Water Quality Planning
Septic tank systems are an efficient form of sewage treatment for homeowners. A septic tank is a buried, water-tight container. Its job is to hold the wastewater long enough to allow solids to settle down to the bottom forming sludge, while oil and grease float to the top as scum (i.e., dirt or froth on the surface of the liquid). The water is then released into the soil which acts as another filter, straining bacteria, viruses, and nutrients out of the water before it enters into groundwater and local streams.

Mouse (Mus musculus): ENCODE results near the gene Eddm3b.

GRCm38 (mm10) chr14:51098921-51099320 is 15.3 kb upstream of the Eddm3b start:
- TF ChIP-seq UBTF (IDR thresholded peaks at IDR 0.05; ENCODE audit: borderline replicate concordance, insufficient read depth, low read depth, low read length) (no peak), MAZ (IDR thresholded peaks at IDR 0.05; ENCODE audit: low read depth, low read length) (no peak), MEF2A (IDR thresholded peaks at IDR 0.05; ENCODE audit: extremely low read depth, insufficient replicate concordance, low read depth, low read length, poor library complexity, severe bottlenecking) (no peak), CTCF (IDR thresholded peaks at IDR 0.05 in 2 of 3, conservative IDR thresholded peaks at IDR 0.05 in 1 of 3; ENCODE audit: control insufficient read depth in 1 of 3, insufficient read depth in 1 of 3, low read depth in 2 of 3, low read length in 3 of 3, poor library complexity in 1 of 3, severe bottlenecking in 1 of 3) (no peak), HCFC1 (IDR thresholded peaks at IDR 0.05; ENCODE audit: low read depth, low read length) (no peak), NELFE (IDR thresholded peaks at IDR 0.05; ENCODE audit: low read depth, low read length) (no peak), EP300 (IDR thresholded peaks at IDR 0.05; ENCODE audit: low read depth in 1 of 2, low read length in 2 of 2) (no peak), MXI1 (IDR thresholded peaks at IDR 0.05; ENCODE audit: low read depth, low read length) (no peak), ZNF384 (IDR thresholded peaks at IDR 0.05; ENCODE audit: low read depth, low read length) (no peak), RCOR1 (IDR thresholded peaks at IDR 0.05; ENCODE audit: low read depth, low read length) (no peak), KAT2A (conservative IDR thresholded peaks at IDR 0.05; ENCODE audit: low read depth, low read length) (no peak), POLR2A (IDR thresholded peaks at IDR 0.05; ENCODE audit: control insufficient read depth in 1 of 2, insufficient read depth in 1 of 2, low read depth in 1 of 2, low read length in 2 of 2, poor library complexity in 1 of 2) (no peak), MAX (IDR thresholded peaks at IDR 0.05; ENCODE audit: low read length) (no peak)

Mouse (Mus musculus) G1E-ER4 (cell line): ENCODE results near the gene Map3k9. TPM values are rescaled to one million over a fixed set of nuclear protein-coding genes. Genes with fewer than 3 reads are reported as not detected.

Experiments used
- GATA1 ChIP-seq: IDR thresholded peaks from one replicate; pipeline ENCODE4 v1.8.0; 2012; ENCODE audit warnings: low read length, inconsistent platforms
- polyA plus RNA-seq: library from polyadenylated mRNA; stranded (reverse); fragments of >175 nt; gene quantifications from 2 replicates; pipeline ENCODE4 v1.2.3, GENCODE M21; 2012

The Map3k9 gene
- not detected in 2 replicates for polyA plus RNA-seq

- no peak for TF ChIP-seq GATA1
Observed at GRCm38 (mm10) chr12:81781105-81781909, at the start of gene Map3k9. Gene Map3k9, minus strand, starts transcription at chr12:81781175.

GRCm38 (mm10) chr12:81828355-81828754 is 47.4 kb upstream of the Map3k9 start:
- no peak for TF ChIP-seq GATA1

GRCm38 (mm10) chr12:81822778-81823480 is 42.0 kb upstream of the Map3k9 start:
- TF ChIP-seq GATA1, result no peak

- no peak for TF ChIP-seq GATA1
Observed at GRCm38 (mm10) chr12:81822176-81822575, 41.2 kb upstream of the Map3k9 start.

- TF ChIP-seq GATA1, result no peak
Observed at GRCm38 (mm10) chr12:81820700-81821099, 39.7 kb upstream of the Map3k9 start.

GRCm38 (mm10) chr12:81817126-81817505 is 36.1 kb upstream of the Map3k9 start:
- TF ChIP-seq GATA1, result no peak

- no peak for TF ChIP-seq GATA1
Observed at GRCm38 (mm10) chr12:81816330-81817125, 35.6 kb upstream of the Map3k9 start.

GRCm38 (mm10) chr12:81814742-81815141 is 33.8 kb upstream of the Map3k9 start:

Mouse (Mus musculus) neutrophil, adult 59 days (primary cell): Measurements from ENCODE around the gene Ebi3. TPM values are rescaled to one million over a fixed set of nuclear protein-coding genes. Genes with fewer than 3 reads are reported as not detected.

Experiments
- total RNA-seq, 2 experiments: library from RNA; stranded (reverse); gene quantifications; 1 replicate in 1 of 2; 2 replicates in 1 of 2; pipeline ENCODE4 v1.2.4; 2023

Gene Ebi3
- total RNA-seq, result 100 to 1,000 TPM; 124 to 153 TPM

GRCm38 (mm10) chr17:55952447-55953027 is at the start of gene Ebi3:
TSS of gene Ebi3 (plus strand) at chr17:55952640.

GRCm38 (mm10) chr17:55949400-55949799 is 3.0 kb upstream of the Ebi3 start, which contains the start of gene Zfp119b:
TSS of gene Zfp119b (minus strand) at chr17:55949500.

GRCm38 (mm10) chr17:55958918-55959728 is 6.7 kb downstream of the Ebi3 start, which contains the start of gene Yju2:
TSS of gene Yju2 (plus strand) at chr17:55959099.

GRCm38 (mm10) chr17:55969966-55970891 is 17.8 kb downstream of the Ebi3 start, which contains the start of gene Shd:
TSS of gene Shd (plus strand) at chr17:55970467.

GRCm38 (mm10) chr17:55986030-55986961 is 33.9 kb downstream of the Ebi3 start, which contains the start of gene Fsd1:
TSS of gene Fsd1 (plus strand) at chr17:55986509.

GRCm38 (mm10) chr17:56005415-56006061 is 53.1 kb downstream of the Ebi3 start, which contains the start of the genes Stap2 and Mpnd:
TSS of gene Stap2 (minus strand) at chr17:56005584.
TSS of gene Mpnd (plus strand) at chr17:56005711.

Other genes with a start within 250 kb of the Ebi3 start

Learn more about what the EPA states about septic systems.
Septic System Maintenance
The reliability of your septic tank is determined by its maintenance. The EPA has listed improperly maintained and failing septic systems as one of the top five pollutants for surface water quality. The sludge found in septic tanks contains high levels of nutrients nitrogen and phosphorous, in addition to other pollutants. A poorly maintained septic system will release high amounts of nutrients in drainage water. These nutrients can cause algal blooms that are toxic to humans and wildlife.
The EPA states that septic tanks should be pumped every 3-5 years. Having your septic tank pumped protects your health, local water quality, and your septic tanks' operation.